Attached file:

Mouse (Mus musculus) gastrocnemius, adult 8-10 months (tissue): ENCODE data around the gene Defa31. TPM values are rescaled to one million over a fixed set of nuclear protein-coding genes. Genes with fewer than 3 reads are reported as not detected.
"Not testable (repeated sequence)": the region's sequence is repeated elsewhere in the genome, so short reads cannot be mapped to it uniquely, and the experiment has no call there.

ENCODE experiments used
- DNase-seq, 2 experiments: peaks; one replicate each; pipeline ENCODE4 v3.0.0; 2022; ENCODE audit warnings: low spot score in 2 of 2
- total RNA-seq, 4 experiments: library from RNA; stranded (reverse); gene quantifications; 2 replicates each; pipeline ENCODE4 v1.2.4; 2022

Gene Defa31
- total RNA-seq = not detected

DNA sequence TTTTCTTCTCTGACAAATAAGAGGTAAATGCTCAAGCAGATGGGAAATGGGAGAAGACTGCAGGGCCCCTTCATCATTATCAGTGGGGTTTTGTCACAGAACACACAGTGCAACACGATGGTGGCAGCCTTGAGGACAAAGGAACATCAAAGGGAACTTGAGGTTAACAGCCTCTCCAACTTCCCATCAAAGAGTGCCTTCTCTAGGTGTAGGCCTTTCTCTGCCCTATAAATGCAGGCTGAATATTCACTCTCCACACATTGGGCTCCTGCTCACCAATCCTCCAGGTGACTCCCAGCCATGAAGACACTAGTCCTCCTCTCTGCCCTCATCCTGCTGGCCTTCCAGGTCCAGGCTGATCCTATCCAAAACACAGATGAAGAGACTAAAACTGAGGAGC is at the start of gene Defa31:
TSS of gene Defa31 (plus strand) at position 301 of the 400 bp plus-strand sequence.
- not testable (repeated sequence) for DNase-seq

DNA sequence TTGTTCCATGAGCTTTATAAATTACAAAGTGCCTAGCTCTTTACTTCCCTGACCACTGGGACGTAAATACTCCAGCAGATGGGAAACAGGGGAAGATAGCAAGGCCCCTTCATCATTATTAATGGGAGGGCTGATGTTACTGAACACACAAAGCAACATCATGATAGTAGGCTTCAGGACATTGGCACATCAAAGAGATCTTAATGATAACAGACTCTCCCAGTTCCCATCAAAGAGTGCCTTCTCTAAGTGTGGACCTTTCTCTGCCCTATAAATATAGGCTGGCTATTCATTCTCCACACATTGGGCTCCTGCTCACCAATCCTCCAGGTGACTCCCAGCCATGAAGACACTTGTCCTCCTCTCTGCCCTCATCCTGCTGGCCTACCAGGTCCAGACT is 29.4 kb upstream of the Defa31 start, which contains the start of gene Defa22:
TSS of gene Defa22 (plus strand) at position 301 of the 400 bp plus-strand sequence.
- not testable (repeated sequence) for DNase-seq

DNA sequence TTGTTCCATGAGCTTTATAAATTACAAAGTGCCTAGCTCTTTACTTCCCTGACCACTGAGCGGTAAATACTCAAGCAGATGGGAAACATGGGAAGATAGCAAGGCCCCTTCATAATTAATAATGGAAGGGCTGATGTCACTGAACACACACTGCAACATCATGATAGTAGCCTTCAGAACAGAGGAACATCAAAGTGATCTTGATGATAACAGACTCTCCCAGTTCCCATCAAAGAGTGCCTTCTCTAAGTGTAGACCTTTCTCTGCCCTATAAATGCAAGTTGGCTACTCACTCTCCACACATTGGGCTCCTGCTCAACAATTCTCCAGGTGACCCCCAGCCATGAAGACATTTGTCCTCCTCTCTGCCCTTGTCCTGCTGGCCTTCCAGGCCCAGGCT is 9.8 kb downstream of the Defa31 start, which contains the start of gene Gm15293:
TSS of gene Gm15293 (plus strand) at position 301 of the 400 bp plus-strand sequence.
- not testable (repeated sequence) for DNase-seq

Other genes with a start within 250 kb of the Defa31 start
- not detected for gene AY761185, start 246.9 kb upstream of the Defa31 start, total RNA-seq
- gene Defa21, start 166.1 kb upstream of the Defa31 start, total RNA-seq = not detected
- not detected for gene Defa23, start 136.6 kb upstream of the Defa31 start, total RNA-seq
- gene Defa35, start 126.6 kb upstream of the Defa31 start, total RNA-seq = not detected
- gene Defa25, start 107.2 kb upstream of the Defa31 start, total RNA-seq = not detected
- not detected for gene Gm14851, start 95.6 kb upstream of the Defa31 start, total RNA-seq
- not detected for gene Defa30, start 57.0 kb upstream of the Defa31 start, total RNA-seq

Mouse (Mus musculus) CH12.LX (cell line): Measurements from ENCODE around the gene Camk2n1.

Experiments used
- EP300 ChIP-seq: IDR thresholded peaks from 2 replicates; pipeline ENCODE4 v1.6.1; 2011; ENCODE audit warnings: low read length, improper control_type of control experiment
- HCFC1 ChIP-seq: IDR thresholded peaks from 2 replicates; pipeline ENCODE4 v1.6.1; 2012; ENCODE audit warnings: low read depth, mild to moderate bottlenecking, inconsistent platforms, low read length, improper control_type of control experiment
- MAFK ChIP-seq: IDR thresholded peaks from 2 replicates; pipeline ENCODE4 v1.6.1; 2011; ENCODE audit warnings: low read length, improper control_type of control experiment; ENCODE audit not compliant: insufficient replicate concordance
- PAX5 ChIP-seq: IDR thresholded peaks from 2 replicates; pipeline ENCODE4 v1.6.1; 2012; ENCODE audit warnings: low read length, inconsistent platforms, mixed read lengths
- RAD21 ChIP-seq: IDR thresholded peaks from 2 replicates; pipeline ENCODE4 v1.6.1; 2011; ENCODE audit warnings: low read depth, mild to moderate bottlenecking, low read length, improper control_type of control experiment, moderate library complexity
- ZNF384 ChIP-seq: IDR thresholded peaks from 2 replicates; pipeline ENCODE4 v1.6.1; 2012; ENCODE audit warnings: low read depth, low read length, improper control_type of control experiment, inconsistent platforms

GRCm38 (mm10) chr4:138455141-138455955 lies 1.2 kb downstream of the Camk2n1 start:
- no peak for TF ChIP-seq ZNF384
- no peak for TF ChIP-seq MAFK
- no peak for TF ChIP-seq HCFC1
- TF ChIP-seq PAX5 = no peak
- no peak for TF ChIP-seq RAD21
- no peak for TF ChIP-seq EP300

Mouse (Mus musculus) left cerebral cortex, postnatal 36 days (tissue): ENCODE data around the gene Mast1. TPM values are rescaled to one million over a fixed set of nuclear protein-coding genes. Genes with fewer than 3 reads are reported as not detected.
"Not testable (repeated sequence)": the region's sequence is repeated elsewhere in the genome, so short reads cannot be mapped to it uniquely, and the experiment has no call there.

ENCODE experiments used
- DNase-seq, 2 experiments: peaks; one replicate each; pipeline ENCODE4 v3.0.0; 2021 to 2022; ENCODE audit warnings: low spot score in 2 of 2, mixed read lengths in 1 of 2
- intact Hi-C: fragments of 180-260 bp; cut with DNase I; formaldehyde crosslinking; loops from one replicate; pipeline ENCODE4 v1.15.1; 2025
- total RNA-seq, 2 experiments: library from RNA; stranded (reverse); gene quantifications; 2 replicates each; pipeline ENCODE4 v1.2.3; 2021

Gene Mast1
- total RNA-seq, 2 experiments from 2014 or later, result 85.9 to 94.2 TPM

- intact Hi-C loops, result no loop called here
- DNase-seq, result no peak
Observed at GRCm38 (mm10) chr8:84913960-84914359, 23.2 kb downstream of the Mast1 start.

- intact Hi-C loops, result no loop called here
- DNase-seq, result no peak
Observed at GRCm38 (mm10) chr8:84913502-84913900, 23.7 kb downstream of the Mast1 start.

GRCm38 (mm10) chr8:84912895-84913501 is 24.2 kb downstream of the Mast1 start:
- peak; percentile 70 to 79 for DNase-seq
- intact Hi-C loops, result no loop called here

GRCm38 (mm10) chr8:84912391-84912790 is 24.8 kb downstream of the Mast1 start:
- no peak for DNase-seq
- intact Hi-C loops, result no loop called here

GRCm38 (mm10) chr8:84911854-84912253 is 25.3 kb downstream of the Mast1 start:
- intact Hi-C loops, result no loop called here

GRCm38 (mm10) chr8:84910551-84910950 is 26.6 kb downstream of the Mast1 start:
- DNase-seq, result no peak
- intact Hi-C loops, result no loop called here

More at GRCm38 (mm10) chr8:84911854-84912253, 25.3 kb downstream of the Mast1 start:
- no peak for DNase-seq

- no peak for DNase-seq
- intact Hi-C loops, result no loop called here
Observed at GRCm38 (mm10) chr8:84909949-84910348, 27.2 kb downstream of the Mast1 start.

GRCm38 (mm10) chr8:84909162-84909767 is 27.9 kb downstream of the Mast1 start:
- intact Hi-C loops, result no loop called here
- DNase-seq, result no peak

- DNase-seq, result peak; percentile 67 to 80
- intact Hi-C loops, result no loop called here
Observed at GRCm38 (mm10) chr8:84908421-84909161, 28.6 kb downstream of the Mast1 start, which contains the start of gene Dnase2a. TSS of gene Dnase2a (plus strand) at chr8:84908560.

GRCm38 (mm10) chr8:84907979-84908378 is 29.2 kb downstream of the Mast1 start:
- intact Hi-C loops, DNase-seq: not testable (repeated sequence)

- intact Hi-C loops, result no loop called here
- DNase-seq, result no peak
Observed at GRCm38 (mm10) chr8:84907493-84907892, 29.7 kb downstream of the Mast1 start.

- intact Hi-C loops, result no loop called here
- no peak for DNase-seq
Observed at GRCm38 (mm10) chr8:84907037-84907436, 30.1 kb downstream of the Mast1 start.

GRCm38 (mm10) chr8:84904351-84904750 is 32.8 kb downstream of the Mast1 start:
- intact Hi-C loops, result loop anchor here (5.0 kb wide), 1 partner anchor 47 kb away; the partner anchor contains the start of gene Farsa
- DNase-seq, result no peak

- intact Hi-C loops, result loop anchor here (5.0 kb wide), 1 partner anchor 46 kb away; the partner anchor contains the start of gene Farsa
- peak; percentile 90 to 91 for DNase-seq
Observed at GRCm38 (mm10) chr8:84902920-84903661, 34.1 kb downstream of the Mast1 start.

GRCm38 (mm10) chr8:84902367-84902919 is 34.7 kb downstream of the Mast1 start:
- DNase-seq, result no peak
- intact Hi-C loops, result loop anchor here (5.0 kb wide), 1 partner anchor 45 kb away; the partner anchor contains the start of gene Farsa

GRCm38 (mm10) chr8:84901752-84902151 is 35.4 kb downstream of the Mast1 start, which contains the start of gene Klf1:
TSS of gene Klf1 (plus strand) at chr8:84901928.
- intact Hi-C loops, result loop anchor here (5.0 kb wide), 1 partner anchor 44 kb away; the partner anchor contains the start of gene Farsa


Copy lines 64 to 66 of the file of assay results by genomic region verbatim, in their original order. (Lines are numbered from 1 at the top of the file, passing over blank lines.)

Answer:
- intact Hi-C loops, result no loop called here

More at GRCm38 (mm10) chr8:84911854-84912253, 25.3 kb downstream of the Mast1 start:
- no peak for DNase-seq